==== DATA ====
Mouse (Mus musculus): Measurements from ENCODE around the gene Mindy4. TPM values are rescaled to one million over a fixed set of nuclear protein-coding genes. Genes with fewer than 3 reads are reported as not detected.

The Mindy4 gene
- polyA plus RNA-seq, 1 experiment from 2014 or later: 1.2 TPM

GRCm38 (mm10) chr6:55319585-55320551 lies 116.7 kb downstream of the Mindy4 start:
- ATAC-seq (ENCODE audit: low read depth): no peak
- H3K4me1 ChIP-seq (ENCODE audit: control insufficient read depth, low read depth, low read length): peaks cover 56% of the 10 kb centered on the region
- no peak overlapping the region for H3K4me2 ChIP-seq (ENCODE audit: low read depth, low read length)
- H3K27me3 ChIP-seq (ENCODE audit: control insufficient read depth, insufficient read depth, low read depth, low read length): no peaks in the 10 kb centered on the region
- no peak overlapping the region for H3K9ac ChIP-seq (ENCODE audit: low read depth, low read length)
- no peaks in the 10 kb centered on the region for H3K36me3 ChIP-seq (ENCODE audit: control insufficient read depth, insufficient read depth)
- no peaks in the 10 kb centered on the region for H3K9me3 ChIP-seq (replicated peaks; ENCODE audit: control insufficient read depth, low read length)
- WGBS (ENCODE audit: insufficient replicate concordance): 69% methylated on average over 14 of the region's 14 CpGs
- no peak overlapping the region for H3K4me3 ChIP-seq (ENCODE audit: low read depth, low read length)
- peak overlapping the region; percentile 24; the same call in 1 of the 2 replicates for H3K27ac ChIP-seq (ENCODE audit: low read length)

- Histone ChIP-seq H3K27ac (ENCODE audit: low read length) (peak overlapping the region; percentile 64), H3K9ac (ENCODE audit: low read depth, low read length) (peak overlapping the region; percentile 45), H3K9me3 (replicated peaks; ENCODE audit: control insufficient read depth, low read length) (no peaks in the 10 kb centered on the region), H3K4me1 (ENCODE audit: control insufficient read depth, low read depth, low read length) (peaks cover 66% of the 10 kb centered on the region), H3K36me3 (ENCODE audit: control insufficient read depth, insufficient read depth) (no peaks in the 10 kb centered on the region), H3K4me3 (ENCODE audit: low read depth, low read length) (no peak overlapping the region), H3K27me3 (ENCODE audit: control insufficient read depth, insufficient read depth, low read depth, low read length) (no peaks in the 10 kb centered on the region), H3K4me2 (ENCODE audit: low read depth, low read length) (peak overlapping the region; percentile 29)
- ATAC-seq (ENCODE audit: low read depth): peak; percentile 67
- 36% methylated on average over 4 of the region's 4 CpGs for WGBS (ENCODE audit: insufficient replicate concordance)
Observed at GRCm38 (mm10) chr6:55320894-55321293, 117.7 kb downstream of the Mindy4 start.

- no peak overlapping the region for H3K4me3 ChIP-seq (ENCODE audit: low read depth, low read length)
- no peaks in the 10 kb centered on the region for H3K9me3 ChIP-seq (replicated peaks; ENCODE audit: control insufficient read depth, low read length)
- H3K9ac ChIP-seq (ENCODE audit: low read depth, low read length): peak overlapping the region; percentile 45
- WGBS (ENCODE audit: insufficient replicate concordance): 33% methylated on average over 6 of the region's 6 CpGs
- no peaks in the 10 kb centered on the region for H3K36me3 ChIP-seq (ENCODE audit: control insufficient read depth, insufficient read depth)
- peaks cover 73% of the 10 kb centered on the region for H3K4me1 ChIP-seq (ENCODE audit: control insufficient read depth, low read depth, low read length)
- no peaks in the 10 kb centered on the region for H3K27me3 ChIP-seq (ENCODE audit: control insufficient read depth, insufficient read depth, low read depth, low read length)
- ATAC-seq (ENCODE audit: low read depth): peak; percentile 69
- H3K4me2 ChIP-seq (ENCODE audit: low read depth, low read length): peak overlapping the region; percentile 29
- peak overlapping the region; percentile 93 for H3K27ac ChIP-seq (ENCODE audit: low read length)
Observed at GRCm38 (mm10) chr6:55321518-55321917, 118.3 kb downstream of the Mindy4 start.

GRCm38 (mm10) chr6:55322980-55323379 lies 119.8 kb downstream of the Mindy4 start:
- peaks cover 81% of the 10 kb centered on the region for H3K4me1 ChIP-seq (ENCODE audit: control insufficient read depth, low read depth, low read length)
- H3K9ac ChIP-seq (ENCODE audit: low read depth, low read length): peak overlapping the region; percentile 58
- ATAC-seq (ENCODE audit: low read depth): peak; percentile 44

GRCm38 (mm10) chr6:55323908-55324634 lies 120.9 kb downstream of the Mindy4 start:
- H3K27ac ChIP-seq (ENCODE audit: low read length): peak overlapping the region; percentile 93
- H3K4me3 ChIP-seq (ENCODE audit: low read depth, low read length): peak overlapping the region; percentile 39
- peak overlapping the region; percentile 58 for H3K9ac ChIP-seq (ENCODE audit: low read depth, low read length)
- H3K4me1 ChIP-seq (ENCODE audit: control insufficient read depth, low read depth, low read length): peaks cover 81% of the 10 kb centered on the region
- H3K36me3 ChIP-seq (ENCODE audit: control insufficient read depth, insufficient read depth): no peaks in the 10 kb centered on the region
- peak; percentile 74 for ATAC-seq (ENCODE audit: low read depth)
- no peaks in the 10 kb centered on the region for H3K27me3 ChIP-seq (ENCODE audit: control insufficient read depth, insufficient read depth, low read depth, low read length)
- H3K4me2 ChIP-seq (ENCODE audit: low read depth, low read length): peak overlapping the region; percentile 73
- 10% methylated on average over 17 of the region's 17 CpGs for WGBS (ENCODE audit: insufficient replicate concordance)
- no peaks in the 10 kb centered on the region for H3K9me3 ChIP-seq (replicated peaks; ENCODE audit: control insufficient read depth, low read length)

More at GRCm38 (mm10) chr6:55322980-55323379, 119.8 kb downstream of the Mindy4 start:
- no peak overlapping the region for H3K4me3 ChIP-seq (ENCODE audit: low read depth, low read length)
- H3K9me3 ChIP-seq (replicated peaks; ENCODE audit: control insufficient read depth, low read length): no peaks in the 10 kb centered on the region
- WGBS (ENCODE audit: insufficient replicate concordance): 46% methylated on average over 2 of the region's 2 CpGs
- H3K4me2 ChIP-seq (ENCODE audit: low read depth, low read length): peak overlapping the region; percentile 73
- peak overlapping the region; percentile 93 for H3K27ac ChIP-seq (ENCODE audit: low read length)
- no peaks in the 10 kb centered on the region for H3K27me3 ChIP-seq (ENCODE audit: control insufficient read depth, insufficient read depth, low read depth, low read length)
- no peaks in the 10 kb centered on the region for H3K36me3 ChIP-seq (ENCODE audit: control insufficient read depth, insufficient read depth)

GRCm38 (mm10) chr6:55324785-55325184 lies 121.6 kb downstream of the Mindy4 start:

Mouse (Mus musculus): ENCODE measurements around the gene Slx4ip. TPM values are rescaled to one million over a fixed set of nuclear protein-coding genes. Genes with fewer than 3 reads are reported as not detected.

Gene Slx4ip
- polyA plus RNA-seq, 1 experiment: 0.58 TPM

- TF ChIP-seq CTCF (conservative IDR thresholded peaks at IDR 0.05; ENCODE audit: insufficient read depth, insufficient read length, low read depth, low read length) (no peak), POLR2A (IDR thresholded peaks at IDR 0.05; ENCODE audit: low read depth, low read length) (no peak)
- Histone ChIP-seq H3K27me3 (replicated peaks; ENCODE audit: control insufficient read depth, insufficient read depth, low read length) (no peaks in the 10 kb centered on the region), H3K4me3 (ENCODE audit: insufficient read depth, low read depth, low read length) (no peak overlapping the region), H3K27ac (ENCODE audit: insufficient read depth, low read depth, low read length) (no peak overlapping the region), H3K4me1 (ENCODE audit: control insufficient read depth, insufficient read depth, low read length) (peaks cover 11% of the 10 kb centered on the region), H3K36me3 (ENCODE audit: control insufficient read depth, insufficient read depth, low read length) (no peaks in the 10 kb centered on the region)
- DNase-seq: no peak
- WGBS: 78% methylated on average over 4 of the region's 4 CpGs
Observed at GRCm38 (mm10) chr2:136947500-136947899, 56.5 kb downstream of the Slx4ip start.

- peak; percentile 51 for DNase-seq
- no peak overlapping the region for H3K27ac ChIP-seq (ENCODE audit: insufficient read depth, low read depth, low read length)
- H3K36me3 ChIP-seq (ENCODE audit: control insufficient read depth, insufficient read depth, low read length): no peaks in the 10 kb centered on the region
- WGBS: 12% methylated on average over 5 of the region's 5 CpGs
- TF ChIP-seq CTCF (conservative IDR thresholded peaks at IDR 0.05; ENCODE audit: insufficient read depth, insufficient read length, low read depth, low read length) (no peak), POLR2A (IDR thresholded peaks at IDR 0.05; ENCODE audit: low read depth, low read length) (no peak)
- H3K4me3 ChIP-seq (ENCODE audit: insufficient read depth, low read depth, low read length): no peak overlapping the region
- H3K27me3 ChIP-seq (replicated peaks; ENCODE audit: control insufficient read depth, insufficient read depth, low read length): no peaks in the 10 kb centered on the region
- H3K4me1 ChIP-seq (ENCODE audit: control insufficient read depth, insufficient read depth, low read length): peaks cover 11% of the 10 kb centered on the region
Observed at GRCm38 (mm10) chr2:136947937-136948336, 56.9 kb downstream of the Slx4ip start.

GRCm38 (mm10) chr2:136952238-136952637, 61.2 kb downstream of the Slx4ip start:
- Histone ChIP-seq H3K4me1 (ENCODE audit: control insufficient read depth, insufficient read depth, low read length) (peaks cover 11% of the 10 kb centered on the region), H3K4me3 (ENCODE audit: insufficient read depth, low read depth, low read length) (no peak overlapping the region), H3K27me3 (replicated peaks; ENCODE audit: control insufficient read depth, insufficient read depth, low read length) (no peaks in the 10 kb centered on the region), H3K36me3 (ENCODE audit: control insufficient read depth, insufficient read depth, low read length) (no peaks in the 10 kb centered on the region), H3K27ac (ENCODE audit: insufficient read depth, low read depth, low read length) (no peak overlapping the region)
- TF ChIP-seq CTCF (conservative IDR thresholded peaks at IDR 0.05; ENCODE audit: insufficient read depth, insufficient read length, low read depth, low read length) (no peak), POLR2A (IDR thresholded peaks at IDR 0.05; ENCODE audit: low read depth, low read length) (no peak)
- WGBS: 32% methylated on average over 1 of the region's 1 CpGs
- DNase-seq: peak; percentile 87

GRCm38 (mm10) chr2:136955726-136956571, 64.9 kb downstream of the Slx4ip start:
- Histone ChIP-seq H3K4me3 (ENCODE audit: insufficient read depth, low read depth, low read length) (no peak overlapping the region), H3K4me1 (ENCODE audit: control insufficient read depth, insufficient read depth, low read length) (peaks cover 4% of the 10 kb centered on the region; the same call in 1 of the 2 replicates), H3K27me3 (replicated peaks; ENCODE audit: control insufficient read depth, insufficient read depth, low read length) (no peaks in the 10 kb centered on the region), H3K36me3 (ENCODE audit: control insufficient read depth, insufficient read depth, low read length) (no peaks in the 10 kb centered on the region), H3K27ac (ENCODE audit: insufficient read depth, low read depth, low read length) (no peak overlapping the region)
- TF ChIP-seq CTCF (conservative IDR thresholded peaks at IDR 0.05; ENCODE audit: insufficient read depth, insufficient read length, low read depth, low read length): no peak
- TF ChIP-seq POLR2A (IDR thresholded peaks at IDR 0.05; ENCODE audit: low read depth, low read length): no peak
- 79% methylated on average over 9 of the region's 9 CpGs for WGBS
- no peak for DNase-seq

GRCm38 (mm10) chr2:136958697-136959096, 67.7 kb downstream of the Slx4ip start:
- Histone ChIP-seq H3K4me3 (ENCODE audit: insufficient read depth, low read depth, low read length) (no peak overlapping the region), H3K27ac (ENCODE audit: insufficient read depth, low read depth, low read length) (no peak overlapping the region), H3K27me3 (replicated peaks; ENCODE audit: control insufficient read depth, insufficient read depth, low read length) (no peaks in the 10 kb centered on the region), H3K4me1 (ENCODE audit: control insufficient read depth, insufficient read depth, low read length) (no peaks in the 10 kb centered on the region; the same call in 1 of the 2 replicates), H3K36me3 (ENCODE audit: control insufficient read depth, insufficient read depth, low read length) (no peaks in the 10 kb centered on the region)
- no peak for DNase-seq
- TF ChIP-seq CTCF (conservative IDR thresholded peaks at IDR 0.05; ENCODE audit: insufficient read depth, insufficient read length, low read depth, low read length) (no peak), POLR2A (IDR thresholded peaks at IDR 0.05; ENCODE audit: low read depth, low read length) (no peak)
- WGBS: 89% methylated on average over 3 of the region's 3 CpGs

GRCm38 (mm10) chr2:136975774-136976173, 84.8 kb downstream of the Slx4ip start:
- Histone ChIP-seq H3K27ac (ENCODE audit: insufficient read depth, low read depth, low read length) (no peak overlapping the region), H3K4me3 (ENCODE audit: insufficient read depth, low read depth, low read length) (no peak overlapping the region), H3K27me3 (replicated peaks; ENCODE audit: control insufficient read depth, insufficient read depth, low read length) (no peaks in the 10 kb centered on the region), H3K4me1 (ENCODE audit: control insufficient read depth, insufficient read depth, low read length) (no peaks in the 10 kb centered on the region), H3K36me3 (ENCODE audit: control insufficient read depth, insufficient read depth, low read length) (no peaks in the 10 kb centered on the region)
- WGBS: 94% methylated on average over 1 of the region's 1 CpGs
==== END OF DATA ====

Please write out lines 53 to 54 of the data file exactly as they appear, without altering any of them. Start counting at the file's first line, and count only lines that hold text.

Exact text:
GRCm38 (mm10) chr6:55324785-55325184 lies 121.6 kb downstream of the Mindy4 start:

Mouse (Mus musculus): ENCODE measurements around the gene Slx4ip. TPM values are rescaled to one million over a fixed set of nuclear protein-coding genes. Genes with fewer than 3 reads are reported as not detected.